The Seto Christmas - Talsipühad - on Wednesday also marked the beginning of Obinitsa's turn as a Finno-Ugric Capital of Culture for 25 million people. The culture capital program includes 35 events.
Obinitsa is a village in Võru County in southeastern Estonia and the center of the Seto community.
Obinitsa village, which only has about 135 inhabitants, was chosen the be the Finno-Ugric Capital of Culture in August last year, over Veszprém (Hungary) and the village of Vuokkiniemi (Karelia).
"We have been propagating the Finno-Ugric cause for over 20 years now. A lot of Finno-Ugric folklore groups have been here and given concerts," said Rieka Hõrn, one of the organizers.
As a result, Obinitsa is not just another little provincial Estonian village. It has its own art gallery, clubhouse and a modern village center, as well as a large backing from the community, that provides the Finno-Ugric Capital of Culture with a wider platform.
Moreover, the mayor of the Capital of Culture, Evar Riitsaar, said that the year will not be Obinitsa-centered. "We hope that it will engage not just the local Meremäe municipality but the entire Setomaa and Estonia as well."
The cultural program Obinitsa has put together centers on "strengthening ancestral cultural heritage in the modern environment" and the key priority is engaging the Seto people living on both sides of the Estonian-Russian border.
The flagship event of the Capital of Culture program will be "Week of Finno-Ugric Culture – from Master to Master", to be held during the first week of August and culminating on the traditional Seto Kingdom Day, a major regional fair.
The program of Finno-Ugric Capitals of Culture is a civic initiative of the Youth Association of Finno-Ugric Peoples (MAFUN), established in 2013. The program aims to strengthen common Finno-Ugric identity, raise awareness of Finno-Ugric peoples and languages, and stimulate local cultural, economic and social development.
Setomaa is located in the southeast corner of Estonia adjacent to the Võro region, Latvia, Russia, and Lake Pskov. Today, Setomaa is split between the administrative territory of Võru and Põlva County and the Russian Pechory (Petseri in Estonian) district. The name Setomaa is said to mean "neither this nor that land" (ei see ega too maa), for it has always been caught between two countries, languages, religions and cultures.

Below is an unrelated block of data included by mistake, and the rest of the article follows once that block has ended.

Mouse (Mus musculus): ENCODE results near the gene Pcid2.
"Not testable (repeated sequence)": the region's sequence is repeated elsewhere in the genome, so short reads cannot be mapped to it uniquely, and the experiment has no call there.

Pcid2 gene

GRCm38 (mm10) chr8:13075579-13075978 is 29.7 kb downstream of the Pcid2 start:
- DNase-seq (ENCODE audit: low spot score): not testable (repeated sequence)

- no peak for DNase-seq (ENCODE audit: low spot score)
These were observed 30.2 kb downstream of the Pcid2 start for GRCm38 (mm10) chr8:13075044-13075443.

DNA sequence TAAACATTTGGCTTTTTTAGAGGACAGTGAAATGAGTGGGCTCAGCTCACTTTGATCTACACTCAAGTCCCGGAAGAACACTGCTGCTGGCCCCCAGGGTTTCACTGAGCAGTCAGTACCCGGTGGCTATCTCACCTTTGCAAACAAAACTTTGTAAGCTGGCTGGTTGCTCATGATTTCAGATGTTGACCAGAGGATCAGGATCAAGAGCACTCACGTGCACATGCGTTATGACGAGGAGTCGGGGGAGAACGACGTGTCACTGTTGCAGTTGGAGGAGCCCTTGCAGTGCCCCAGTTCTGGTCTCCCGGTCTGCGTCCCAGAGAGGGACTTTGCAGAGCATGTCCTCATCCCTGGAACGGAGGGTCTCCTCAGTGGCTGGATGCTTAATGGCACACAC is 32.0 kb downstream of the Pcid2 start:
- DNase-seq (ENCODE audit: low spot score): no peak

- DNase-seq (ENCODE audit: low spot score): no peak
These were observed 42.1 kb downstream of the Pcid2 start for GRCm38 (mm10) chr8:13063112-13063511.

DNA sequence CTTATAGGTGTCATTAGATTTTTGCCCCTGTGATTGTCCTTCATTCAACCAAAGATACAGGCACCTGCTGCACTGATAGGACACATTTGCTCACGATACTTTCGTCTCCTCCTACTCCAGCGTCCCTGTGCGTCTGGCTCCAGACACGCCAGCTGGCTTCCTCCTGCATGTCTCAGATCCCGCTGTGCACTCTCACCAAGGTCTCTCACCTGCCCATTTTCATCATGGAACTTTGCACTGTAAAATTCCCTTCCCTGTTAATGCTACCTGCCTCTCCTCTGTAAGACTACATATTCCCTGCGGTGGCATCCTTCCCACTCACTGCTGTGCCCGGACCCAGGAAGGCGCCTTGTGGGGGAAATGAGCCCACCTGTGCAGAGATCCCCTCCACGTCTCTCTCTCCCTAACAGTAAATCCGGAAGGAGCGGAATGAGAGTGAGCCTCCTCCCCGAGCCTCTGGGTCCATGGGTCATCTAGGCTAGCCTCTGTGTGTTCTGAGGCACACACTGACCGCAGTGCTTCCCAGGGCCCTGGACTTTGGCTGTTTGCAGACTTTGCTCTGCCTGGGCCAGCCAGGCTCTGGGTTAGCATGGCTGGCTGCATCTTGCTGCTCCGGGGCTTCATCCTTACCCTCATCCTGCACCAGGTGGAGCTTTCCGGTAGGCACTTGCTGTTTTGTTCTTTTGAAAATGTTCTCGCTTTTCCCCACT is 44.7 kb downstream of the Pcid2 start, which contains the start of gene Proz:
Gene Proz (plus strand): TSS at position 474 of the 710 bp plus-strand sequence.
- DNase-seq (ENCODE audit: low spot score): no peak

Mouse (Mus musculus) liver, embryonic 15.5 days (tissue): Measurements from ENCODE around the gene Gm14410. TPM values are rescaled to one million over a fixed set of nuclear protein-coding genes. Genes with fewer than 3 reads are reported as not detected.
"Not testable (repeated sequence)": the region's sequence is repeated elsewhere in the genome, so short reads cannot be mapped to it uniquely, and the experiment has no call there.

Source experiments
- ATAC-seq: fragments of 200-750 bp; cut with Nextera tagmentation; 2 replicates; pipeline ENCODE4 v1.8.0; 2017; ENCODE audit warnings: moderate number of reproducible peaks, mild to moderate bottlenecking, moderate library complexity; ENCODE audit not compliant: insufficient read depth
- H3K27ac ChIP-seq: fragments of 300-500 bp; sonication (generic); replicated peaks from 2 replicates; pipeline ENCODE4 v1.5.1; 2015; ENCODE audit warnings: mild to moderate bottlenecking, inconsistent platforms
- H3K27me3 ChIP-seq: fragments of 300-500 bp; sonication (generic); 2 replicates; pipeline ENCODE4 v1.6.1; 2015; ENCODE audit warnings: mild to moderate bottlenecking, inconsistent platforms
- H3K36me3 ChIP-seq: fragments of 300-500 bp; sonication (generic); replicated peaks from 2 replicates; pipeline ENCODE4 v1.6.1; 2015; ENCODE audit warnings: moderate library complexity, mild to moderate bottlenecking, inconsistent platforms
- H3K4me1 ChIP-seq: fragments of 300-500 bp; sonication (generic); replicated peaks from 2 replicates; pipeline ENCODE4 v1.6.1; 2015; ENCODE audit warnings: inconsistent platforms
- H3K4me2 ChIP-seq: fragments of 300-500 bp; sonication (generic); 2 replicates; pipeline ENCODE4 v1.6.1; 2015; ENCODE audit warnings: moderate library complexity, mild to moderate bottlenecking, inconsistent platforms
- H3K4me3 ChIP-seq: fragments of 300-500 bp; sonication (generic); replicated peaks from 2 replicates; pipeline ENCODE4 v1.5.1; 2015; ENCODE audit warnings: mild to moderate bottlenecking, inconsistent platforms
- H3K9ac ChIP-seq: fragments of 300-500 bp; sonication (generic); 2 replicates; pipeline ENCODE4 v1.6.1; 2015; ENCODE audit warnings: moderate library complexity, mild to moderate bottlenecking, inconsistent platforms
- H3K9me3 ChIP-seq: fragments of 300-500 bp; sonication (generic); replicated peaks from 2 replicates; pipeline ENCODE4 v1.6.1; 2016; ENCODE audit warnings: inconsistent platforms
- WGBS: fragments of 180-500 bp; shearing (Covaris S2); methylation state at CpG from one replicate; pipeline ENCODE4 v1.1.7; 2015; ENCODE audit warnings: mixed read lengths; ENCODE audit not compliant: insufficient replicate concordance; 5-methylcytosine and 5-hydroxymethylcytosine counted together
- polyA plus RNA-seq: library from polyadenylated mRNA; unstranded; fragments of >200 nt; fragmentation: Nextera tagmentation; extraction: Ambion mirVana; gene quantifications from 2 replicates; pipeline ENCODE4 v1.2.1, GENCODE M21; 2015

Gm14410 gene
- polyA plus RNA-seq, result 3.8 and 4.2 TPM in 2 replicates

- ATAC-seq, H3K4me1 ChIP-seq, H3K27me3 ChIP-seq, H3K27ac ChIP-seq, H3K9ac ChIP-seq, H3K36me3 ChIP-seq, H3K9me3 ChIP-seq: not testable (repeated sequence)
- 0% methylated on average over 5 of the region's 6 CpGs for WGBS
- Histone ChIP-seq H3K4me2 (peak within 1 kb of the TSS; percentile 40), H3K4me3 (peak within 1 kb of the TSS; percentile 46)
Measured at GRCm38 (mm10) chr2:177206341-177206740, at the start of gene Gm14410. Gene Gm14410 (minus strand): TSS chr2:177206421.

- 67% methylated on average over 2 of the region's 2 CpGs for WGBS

President Toomas Hendrik Ilves, who attended the opening ceremony in Obinitsa on Wednesday, said that Setomaa, although small and stuck between two worlds, is great in spirit.
"The dedication and tenacity of the Seto people is an excellent example of how to maintain a unique cultural heritage, even through tough times and the inevitable changes these bring," he said, explaining that Setomaa demonstrates how modern methods of heritage management not only allow cultural and linguistic differences to flourish, but also support economic development and speak to many people from different parts of the world.
"Yet, to ensure the survival of Finno-Ugric languages and culture we have to do more than just preserve and manage. The world has become smaller, but we cannot allow it to become culturally poorer," he added.
Seto folklore groups have always been a staple part of all local folk festivals and the Seto improvisatory call and response singing tradition (Seto leelo) was added to the UNESCO Intangible Cultural Heritage List in 2009. The traditional songs have gained wider popularity thanks to a band called Zetod, which offers slightly more contemporary arrangements of the old tunes. Zetod was declared the Band of the Year back in 2011.
In 2013, the Finno-Ugric Capital of Culture was the village of Bygy in Udmurtia, Russia.
Editor: M. Oll